F1 drivers similar to or like Jacky Ickx

Belgian former racing driver who won the 24 Hours of Le Mans six times and achieved eight wins and 25 podium finishes in Formula One. Wikipedia

  • Mario Andretti

    Italian-born American former racing driver and one of the most successful Americans in the history of the sport. One of only three drivers to have won races in Formula One, IndyCar, World Sportscar Championship, and NASCAR . Wikipedia

  • Chris Amon

    New Zealand motor racing driver. Active in Formula One racing in the 1960s and 1970s and is widely regarded as one of the best F1 drivers never to win a championship Grand Prix. Wikipedia

  • Alan Jones (racing driver)

    Australian former Formula One driver. The first driver to win a Formula One World Championship with the Williams team, becoming the 1980 World Drivers' Champion and the second Australian to do so following triple World Champion Sir Jack Brabham. Wikipedia

  • Jo Bonnier

    Swedish sportscar racing and Formula One driver who raced for various teams. The first Swede to both enter and win a Formula One Grand Prix. Wikipedia

  • Keke Rosberg

    Finnish former racing driver and winner of the Formula One World Championship. The first Finnish driver to compete regularly in the series. Wikipedia

  • Derek Bell (racing driver)

    British racing driver. In sportscar racing, he won the Le Mans 24 hours five times, the Daytona 24 three times and the World Sportscar Championship twice. Wikipedia

  • Thierry Boutsen

    Belgian former racing driver who raced for the Arrows, Benetton, Williams, Ligier and Jordan teams in Formula One. He competed in 164 World Championship Grands Prix (163 starts), winning three races, achieving 15 podiums and scoring 132 career points. Wikipedia

  • Graham Hill

    British racing driver and team owner, who was the Formula One World Champion twice, winning in and as well as being runner up on three occasions (1963, 1964 and 1965). Already 24 years of age, and only entering the world of motorsports a year later, Hill would go on to become one of the greatest drivers of his generation. Wikipedia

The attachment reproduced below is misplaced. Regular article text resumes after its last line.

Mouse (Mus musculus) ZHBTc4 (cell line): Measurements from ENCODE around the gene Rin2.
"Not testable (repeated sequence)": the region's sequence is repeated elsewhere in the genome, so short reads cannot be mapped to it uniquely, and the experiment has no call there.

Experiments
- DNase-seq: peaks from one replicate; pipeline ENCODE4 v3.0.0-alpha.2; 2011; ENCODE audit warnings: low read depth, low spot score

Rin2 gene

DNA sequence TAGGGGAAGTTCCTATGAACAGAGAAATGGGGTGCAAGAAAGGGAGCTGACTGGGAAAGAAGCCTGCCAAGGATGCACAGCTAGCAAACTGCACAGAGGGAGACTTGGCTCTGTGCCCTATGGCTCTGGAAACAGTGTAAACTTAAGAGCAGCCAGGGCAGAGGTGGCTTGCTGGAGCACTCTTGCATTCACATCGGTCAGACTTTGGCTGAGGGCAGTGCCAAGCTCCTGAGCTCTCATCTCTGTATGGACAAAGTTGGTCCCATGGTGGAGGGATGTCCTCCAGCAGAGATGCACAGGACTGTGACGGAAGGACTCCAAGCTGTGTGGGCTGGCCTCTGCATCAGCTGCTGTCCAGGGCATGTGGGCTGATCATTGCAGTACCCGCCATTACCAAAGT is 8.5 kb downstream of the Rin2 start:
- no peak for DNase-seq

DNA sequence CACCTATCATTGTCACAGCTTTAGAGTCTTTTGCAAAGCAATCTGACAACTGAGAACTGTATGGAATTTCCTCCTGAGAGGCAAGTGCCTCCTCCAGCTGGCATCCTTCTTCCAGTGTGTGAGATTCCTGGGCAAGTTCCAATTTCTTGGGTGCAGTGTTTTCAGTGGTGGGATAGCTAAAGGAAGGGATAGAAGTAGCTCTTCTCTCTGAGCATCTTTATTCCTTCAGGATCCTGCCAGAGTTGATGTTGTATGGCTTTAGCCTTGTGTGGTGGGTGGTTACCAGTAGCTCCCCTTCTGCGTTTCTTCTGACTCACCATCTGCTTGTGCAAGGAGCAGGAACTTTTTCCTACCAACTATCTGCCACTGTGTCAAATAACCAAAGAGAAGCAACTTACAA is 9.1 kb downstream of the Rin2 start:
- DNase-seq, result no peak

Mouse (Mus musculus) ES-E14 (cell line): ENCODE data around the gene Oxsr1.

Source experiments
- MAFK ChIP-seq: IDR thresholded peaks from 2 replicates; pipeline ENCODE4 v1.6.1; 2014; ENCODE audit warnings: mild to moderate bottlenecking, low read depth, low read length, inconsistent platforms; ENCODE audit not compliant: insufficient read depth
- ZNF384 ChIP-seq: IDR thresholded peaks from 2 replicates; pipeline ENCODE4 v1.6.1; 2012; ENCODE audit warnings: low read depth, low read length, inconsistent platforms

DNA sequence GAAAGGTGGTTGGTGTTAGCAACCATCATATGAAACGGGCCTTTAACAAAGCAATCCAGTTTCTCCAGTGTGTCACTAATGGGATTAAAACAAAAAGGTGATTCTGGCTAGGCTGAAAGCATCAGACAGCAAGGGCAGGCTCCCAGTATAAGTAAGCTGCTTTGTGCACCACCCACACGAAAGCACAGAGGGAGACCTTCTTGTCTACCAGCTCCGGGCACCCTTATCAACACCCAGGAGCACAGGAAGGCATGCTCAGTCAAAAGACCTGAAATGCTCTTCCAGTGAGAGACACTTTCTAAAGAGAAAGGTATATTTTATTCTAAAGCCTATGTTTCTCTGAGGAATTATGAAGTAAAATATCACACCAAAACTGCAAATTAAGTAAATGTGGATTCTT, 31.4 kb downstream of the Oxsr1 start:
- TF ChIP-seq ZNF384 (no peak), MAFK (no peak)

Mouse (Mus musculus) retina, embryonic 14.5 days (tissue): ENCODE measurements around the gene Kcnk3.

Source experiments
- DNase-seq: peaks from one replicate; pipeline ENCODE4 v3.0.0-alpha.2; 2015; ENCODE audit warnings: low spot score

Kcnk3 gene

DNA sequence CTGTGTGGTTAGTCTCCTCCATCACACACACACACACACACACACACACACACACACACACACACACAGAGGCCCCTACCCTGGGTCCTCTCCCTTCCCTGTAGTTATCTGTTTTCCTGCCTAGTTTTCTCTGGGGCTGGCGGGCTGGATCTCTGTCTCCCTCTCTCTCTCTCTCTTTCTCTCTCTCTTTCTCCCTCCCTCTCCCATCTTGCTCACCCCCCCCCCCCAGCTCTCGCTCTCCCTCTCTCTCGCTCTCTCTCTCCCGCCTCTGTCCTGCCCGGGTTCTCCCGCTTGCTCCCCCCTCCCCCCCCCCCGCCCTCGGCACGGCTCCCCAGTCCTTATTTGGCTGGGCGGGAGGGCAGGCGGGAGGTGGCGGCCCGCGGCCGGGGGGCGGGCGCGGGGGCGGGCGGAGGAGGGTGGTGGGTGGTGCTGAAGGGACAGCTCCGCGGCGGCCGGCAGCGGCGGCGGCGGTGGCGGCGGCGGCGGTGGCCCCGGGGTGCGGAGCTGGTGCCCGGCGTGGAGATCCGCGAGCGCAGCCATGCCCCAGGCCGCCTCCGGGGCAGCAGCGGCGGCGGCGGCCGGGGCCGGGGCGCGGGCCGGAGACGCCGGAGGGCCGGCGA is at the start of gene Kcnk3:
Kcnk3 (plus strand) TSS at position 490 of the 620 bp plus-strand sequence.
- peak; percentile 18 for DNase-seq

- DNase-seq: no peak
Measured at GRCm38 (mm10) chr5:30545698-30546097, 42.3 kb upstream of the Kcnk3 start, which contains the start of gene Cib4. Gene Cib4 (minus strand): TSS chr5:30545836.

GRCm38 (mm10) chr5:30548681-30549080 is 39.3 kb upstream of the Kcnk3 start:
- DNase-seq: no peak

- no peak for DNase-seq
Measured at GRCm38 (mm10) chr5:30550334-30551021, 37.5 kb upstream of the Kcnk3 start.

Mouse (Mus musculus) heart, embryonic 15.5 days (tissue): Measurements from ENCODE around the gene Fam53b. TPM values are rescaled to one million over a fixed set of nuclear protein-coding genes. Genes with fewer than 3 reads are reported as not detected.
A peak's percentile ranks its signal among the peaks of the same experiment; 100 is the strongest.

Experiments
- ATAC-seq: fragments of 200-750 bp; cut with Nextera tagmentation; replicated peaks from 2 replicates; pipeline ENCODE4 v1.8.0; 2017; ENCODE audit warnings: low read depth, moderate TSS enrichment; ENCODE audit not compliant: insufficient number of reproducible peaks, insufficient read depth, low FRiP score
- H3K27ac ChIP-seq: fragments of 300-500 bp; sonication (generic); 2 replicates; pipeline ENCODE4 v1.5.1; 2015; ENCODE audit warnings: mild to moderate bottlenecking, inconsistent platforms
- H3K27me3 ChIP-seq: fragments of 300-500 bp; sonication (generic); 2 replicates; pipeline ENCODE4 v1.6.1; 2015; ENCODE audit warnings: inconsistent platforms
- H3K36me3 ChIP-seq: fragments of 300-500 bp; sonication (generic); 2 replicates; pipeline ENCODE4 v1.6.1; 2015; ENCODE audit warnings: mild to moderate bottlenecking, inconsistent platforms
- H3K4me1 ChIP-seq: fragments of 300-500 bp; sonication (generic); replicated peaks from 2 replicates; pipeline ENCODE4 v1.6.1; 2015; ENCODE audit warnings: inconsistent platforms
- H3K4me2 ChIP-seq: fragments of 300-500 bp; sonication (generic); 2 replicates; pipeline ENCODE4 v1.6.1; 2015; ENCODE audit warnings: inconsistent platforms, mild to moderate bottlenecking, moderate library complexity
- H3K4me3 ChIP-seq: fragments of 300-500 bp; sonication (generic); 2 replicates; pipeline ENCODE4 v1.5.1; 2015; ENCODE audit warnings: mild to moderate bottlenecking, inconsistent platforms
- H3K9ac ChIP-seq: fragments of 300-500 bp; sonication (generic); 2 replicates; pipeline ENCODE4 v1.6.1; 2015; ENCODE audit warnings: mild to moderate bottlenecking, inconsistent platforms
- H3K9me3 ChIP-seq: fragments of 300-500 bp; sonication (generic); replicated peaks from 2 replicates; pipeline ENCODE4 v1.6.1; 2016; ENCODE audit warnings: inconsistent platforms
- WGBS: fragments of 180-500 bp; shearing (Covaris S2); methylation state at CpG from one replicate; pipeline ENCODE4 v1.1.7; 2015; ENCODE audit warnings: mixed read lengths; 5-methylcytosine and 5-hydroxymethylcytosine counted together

• Henri Pescarolo

    Former racing driver from France. He competed in the 24 Hours of Le Mans a record 33 times, winning on four occasions, and won a number of other major sports car events including the 24 Hours of Daytona. Wikipedia

  • Denny Hulme

    New Zealand racing driver who won the Formula One World Drivers' Championship for the Brabham team. Between his debut at Monaco in 1965 and his final race in the 1974 US Grand Prix, he started 112 Grand Prix, resulting eight victories and 33 trips to the podium. Wikipedia

  • Dan Gurney

    American racing driver, race car constructor, and team owner who reached racing's highest levels starting in 1958. Gurney won races in the Formula One, Indy Car, NASCAR, Can-Am, and Trans-Am Series. Wikipedia

  • Pedro Rodríguez (racing driver)

    Mexican Grand Prix motor racing driver. The older brother of Ricardo Rodríguez. Wikipedia

  • Brian Redman

    Retired British racing driver. Very successful in sportscar racing and the World Sportscar Championship, winning the 1970 Targa Florio with a Porsche 908 and the 12 Hours of Sebring twice, in 1975 with a BMW Coupé, in 1978 with a Porsche 935 and the Spa-Francorchamps 1000km race 4 times . Wikipedia

  • Jackie Stewart

    British former Formula One racing driver from Scotland. Nicknamed the "Flying Scot", he competed in Formula One between 1965 and 1973, winning three World Drivers' Championships, and twice finishing as runner-up over those nine seasons. Wikipedia